The cruel persecution of the Protestants, which has cast so much infamy upon her reign, was not due, as commonly supposed, to inhumanity on her part. When the kingdom was reconciled to Rome and absolved by Cardinal Pole, it followed, almost as a matter of necessity, that the old heresy laws should be revived, as they were then by Act of Parliament. They had been abolished by the Protector Somerset for the express purpose of promoting changes of doctrine which did violence to what was still the prevailing religious sentiment; and now the old religion required to be protected from insult and fanatical outrages. Doubts were felt as to the result even from the first; but the law having been once passed could not be relaxed merely because the victims were so numerous; for that would only have encouraged the irreverence which it was intended to check. No doubt there were milder men among the heretics, but as a class their stern fanaticism and ill-will to the old religion made them dangerous, even to the public peace. Rogers, the first of the martyrs, was burnt on the 4th of February 1555. Hooper, bishop of Gloucester, had been condemned six days before, and suffered the same fate upon the 9th. From this time the persecution went on uninterrupted for three years and three quarters, numbering among its victims Ridley, Latimer and Cranmer. It came to an end at last on the death of Mary. It seems to have been more severe in the eastern and southern parts of England, and the largest number of sufferers was naturally in the diocese of Bonner, bishop of London. From first to last nearly three hundred victims are known to have perished at the stake; and their fate certainly created a revulsion against Rome that nothing else was likely to have effected.
Mary was of weak constitution and subject to frequent illnesses, both before and after her accession. One special infirmity caused her to believe a few months after her marriage that she was with child, and thanksgiving services were ordered throughout the diocese of London in November 1554. The same delusion recurred in March 1558, when though she did not make her expectation public, she drew up a will in anticipation of the dangers of childbirth, constituting her husband regent during the minority of her prospective heir. To this she added a codicil on the 28th of October following, when the illness that was to be her last had set in, showing that she had ceased to have much expectation of maternity, and earnestly entreating her “next heir and successor by the laws” (whom she did not name) to allow execution of the instrument. She died on the 17th of November.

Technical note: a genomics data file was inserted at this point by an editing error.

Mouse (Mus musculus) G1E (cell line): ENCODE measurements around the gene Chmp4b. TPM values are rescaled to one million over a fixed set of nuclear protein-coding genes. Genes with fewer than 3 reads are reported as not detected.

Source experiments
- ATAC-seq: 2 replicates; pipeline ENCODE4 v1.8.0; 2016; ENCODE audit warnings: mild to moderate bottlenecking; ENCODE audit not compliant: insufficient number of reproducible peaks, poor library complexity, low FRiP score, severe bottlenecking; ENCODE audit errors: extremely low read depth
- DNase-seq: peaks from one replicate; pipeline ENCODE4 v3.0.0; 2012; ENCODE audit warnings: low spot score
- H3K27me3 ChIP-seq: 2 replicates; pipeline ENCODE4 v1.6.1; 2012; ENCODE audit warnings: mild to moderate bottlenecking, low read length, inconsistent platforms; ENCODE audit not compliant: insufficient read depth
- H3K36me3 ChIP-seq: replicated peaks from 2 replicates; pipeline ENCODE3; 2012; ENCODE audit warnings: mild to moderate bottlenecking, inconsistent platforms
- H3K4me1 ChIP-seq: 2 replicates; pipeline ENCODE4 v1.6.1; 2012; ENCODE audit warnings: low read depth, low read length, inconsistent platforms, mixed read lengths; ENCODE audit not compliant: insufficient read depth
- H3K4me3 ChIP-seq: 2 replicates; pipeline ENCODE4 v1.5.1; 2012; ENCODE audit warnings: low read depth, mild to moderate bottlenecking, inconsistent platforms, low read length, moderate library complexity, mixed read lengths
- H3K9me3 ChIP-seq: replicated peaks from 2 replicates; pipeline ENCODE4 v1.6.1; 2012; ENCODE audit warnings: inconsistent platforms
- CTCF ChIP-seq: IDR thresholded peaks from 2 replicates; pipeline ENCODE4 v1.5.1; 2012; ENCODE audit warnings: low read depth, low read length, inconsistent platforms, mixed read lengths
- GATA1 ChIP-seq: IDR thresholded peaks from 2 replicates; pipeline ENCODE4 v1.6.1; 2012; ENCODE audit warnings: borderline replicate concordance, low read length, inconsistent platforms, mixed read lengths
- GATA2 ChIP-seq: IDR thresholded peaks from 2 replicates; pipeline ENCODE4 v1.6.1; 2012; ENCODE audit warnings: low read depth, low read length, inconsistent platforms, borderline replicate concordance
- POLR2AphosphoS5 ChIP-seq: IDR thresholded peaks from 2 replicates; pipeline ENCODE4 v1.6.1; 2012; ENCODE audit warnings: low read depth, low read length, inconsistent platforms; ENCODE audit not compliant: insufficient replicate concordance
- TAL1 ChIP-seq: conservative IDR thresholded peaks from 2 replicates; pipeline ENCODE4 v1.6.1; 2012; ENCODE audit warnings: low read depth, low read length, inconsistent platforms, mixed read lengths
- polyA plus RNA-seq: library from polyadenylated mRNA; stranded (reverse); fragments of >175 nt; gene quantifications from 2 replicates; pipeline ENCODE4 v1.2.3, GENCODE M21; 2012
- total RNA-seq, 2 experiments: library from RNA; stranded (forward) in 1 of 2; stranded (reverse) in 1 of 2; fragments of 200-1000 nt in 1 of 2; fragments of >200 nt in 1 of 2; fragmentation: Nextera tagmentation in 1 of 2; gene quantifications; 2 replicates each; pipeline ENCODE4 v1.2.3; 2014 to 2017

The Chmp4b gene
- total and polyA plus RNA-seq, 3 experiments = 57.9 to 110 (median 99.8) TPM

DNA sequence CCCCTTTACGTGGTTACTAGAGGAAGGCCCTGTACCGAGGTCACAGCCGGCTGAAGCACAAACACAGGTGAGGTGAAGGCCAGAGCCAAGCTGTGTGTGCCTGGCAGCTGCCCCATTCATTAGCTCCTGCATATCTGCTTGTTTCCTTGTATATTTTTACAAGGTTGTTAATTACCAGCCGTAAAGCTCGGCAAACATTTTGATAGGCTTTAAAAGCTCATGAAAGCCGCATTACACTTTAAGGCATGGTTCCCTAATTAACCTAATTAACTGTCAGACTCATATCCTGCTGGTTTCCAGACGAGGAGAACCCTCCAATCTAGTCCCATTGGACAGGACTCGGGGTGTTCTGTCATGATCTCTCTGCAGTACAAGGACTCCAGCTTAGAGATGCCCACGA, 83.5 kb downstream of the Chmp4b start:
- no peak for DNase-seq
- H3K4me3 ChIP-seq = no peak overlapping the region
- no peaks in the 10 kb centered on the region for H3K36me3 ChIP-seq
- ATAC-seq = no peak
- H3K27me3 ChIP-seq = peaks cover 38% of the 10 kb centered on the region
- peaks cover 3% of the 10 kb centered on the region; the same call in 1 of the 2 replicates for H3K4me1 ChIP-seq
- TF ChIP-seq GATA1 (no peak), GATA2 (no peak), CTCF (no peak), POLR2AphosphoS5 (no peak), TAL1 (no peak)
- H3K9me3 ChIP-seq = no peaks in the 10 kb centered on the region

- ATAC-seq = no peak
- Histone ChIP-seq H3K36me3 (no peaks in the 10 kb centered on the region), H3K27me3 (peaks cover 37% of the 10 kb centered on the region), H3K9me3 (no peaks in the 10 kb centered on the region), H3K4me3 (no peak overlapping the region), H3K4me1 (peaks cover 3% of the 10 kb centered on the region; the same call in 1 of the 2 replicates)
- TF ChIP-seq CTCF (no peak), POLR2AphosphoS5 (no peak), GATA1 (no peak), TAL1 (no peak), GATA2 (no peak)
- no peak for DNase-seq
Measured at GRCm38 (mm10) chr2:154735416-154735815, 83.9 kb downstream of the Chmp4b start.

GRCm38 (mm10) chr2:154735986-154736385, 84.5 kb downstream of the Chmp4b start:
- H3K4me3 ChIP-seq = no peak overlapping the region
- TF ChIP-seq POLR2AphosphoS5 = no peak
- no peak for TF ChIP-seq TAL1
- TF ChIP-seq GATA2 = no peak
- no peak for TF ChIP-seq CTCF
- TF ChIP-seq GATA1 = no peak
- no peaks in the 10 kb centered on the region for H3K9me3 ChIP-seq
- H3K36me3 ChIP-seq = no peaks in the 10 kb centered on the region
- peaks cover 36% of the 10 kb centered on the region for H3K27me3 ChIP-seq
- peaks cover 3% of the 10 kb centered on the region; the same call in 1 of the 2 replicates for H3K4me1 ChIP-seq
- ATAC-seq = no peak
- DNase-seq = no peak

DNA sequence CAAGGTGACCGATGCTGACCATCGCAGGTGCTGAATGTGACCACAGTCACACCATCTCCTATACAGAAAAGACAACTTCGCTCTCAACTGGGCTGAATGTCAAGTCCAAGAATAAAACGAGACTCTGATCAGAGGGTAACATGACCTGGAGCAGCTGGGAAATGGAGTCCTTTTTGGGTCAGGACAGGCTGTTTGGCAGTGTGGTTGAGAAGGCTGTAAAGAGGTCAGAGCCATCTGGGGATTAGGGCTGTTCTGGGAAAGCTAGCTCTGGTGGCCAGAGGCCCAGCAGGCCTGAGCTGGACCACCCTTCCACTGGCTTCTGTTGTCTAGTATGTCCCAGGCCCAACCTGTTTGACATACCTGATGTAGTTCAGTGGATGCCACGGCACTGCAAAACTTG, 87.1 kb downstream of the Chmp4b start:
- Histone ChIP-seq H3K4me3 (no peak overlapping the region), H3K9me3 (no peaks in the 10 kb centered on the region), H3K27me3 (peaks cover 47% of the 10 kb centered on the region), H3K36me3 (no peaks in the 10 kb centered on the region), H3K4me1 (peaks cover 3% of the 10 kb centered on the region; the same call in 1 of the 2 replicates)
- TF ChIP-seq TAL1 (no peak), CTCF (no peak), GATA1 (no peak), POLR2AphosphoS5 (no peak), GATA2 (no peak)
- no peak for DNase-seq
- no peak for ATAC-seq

Her name deserved better treatment than it has generally met with; for she was far from cruel. Her kindness to poor people is undoubted, and the severe execution of her laws seemed only a necessity. Even in this matter, moreover, she was alive to the injustice with which the law was usually strained in behalf of the prerogative; and in appointing Sir Richard Morgan chief justice of the Common Pleas she charged him “not to sit in judgment otherwise for her highness than for her subjects,” and to avoid the old error of refusing to admit witnesses against the Crown (Holinshed III. 1112). Her conduct as queen was certainly governed by the best possible intentions; and it is evident that her very zeal for goodness caused most of the trouble she brought upon herself. Her subjects were entirely released, even by papal authority, from any obligation to restore the confiscated lands of the Church. But she herself made it an object, at her own expense, to restore several of the monasteries; and courtiers who did not like to follow her example, encouraged the fanatics to spread an alarm that it would even yet be made compulsory. So the worldly minded joined hands with the godly heretics in stirring up enmity against her. (J. Ga.)